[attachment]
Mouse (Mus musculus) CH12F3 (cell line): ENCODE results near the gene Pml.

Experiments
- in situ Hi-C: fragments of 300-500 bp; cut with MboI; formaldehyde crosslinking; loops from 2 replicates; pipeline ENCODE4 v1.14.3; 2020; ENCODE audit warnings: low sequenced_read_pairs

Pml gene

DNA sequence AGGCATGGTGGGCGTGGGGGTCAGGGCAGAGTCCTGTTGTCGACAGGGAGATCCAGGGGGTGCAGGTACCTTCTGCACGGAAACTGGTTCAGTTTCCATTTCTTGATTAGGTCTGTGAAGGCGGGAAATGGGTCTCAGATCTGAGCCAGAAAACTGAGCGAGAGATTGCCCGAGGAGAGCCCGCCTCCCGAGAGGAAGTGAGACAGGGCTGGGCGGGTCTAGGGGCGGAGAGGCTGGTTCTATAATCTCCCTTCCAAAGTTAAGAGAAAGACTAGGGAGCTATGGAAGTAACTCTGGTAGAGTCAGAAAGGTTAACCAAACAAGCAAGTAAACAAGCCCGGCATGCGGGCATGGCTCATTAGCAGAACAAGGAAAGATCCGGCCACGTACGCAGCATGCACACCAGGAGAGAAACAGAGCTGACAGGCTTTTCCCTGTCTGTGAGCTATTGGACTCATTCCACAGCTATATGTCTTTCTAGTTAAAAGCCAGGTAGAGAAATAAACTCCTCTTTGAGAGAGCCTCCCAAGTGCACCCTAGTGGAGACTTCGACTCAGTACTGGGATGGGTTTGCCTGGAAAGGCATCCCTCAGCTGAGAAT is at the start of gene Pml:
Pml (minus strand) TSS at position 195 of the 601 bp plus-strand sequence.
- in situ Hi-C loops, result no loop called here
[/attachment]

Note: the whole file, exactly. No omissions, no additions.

Mouse (Mus musculus) CH12F3 (cell line): ENCODE results near the gene Pml.

Experiments
- in situ Hi-C: fragments of 300-500 bp; cut with MboI; formaldehyde crosslinking; loops from 2 replicates; pipeline ENCODE4 v1.14.3; 2020; ENCODE audit warnings: low sequenced_read_pairs

Pml gene

DNA sequence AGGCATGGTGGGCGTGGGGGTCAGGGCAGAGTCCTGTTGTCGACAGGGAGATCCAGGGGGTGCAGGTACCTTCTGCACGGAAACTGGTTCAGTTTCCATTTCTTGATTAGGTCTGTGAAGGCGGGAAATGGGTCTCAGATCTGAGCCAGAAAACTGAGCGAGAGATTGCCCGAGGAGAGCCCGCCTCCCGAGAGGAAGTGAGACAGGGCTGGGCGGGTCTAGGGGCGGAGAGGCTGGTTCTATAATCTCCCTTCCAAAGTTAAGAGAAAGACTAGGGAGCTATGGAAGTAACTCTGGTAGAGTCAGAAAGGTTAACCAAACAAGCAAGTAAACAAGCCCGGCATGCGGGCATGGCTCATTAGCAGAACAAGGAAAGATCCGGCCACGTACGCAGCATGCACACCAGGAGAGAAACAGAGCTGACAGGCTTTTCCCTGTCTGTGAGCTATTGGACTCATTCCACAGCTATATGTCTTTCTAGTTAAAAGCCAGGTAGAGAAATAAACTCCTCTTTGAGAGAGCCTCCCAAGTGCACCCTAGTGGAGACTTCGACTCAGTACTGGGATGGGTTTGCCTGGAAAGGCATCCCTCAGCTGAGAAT is at the start of gene Pml:
Pml (minus strand) TSS at position 195 of the 601 bp plus-strand sequence.
- in situ Hi-C loops, result no loop called here